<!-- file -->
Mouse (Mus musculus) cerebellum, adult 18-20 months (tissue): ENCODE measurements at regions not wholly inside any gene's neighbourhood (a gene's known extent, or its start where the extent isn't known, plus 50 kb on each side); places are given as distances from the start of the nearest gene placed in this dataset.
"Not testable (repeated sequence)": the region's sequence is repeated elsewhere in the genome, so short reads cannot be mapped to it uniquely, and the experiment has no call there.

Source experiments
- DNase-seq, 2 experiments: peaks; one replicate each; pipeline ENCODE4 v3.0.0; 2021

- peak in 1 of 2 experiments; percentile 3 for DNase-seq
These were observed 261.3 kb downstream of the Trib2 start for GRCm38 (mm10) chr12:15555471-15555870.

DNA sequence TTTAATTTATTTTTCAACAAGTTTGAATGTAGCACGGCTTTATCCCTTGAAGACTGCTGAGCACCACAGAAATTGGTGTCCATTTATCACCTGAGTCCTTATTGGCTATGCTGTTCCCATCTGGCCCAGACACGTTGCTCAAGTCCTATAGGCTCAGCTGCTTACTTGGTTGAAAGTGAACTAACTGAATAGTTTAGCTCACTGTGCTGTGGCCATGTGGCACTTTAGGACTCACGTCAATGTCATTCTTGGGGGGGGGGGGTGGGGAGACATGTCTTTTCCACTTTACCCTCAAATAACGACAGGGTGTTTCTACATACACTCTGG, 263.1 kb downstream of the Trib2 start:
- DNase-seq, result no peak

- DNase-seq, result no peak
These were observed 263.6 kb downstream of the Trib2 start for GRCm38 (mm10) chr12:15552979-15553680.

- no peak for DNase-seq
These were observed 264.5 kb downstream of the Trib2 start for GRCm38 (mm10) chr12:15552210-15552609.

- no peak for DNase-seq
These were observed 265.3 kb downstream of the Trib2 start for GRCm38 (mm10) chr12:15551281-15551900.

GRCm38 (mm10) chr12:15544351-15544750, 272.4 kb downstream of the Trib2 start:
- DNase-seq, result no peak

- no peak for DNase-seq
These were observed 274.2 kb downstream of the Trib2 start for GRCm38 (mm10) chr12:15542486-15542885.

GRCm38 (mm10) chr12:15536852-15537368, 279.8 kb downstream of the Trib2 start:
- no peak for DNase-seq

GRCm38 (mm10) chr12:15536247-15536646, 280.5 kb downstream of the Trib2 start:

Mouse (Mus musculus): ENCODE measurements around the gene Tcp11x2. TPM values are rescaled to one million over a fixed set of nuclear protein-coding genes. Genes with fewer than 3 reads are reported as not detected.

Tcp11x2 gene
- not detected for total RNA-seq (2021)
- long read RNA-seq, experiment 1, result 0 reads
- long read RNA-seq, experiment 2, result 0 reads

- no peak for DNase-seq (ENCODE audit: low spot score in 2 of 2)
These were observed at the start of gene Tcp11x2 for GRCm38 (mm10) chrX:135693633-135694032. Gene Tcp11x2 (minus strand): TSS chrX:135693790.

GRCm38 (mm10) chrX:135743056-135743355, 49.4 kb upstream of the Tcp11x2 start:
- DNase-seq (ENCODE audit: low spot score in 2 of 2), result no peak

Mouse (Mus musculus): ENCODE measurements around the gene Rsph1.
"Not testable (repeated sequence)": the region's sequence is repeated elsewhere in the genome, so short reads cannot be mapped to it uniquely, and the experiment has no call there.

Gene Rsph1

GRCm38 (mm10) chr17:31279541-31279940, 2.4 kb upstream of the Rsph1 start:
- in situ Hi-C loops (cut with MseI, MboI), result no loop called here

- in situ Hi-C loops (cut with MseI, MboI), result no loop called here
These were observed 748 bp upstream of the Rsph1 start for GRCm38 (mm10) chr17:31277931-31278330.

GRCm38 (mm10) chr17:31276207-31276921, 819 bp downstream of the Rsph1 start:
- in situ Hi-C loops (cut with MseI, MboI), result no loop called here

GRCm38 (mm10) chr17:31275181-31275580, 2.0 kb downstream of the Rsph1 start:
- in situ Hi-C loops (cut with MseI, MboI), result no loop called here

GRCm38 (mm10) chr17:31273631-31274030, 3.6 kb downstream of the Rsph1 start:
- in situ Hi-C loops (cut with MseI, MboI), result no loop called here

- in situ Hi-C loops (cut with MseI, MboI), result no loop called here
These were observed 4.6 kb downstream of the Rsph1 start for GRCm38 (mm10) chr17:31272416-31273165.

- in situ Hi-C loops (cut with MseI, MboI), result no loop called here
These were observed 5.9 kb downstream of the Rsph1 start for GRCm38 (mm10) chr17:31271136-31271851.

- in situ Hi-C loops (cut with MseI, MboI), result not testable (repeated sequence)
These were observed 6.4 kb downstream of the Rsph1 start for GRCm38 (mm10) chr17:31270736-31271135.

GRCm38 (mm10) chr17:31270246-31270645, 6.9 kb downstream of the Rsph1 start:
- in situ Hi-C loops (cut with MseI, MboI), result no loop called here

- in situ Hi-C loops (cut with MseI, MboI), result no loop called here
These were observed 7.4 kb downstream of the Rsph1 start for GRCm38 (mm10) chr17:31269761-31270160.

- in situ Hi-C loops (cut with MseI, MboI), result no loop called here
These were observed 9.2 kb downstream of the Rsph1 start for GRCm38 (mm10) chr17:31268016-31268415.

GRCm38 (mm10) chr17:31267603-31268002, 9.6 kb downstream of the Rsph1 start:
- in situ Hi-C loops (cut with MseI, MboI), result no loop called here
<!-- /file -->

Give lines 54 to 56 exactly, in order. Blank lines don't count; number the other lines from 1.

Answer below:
- in situ Hi-C loops (cut with MseI, MboI), result no loop called here
These were observed 9.2 kb downstream of the Rsph1 start for GRCm38 (mm10) chr17:31268016-31268415.

GRCm38 (mm10) chr17:31267603-31268002, 9.6 kb downstream of the Rsph1 start: